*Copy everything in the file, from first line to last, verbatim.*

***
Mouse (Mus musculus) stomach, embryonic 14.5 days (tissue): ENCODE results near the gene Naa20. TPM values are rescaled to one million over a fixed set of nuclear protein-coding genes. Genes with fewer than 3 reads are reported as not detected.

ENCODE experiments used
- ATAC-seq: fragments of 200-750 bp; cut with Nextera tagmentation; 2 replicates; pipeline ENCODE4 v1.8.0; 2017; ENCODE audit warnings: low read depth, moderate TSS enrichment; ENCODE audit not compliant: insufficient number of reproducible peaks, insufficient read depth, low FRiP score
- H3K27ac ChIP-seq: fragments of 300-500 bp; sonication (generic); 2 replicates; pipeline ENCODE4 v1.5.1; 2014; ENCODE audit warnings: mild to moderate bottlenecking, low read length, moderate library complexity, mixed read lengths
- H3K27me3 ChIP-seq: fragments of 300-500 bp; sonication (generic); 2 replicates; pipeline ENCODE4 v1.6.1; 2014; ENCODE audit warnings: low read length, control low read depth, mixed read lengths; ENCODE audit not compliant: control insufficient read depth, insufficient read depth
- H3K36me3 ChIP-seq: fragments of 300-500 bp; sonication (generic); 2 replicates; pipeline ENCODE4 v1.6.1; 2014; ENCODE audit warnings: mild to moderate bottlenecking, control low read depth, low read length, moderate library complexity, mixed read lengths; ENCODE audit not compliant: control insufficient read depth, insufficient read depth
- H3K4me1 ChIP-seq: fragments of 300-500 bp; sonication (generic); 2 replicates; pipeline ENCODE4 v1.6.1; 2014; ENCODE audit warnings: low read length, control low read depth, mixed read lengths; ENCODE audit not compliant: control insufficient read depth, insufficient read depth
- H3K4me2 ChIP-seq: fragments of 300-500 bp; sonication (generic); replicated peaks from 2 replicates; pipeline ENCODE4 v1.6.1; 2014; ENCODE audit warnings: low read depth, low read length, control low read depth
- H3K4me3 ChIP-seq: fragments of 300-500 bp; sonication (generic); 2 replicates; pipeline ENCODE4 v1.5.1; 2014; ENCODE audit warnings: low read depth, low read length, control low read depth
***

Mouse (Mus musculus) stomach, embryonic 14.5 days (tissue): ENCODE results near the gene Naa20. TPM values are rescaled to one million over a fixed set of nuclear protein-coding genes. Genes with fewer than 3 reads are reported as not detected.

ENCODE experiments used
- ATAC-seq: fragments of 200-750 bp; cut with Nextera tagmentation; 2 replicates; pipeline ENCODE4 v1.8.0; 2017; ENCODE audit warnings: low read depth, moderate TSS enrichment; ENCODE audit not compliant: insufficient number of reproducible peaks, insufficient read depth, low FRiP score
- H3K27ac ChIP-seq: fragments of 300-500 bp; sonication (generic); 2 replicates; pipeline ENCODE4 v1.5.1; 2014; ENCODE audit warnings: mild to moderate bottlenecking, low read length, moderate library complexity, mixed read lengths
- H3K27me3 ChIP-seq: fragments of 300-500 bp; sonication (generic); 2 replicates; pipeline ENCODE4 v1.6.1; 2014; ENCODE audit warnings: low read length, control low read depth, mixed read lengths; ENCODE audit not compliant: control insufficient read depth, insufficient read depth
- H3K36me3 ChIP-seq: fragments of 300-500 bp; sonication (generic); 2 replicates; pipeline ENCODE4 v1.6.1; 2014; ENCODE audit warnings: mild to moderate bottlenecking, control low read depth, low read length, moderate library complexity, mixed read lengths; ENCODE audit not compliant: control insufficient read depth, insufficient read depth
- H3K4me1 ChIP-seq: fragments of 300-500 bp; sonication (generic); 2 replicates; pipeline ENCODE4 v1.6.1; 2014; ENCODE audit warnings: low read length, control low read depth, mixed read lengths; ENCODE audit not compliant: control insufficient read depth, insufficient read depth
- H3K4me2 ChIP-seq: fragments of 300-500 bp; sonication (generic); replicated peaks from 2 replicates; pipeline ENCODE4 v1.6.1; 2014; ENCODE audit warnings: low read depth, low read length, control low read depth
- H3K4me3 ChIP-seq: fragments of 300-500 bp; sonication (generic); 2 replicates; pipeline ENCODE4 v1.5.1; 2014; ENCODE audit warnings: low read depth, low read length, control low read depth